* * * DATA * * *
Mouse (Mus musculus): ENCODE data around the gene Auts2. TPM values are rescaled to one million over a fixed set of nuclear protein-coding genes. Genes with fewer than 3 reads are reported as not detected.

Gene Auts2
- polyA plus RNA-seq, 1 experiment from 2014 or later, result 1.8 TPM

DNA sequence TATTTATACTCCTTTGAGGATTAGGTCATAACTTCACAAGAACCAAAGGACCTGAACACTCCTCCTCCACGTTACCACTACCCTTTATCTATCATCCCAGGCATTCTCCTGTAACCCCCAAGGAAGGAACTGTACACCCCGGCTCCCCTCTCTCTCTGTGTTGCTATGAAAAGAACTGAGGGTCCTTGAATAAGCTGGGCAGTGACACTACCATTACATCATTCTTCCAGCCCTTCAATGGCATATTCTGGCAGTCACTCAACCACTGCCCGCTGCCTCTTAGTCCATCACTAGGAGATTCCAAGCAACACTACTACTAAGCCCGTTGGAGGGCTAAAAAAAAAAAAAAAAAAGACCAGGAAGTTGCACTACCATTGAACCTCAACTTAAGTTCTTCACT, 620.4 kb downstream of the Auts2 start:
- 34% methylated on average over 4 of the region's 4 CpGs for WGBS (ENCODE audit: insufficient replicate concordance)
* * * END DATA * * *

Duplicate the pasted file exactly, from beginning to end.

Mouse (Mus musculus): ENCODE data around the gene Auts2. TPM values are rescaled to one million over a fixed set of nuclear protein-coding genes. Genes with fewer than 3 reads are reported as not detected.

Gene Auts2
- polyA plus RNA-seq, 1 experiment from 2014 or later, result 1.8 TPM

DNA sequence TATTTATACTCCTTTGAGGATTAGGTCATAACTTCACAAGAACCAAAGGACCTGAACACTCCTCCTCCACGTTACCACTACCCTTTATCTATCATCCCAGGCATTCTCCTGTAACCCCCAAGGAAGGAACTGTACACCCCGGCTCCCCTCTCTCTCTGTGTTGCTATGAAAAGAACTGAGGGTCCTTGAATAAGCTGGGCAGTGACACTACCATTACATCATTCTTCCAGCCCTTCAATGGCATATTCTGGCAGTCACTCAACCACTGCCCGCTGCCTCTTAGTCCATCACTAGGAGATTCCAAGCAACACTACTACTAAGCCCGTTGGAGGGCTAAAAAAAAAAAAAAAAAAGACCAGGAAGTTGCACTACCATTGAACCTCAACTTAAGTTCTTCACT, 620.4 kb downstream of the Auts2 start:
- 34% methylated on average over 4 of the region's 4 CpGs for WGBS (ENCODE audit: insufficient replicate concordance)